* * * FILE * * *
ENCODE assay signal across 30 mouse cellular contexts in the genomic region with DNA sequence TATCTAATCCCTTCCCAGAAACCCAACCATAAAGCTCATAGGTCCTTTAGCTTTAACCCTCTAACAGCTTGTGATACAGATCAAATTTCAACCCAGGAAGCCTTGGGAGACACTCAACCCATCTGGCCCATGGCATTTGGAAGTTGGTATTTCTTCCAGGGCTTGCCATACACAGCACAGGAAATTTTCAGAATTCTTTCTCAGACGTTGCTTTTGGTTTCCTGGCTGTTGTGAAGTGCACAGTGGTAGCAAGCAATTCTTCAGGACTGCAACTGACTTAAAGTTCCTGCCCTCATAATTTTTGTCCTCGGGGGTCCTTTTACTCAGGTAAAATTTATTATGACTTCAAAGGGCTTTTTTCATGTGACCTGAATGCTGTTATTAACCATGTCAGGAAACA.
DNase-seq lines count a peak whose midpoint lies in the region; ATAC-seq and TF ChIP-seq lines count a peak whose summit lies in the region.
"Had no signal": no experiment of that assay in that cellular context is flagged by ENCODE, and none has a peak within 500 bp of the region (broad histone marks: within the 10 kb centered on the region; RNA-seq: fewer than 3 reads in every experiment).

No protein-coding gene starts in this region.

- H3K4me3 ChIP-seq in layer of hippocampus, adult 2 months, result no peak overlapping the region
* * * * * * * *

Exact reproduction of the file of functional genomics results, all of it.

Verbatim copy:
ENCODE assay signal across 30 mouse cellular contexts in the genomic region with DNA sequence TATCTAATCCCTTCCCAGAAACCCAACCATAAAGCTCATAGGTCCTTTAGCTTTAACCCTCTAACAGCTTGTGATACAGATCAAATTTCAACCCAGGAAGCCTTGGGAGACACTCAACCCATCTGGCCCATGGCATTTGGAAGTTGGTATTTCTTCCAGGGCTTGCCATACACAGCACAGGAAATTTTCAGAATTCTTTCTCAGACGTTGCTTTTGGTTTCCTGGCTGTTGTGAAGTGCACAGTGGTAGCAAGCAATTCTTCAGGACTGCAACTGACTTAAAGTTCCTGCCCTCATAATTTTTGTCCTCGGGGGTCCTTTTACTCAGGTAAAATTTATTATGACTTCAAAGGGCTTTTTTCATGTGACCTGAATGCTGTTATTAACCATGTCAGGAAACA.
DNase-seq lines count a peak whose midpoint lies in the region; ATAC-seq and TF ChIP-seq lines count a peak whose summit lies in the region.
"Had no signal": no experiment of that assay in that cellular context is flagged by ENCODE, and none has a peak within 500 bp of the region (broad histone marks: within the 10 kb centered on the region; RNA-seq: fewer than 3 reads in every experiment).

No protein-coding gene starts in this region.

- H3K4me3 ChIP-seq in layer of hippocampus, adult 2 months, result no peak overlapping the region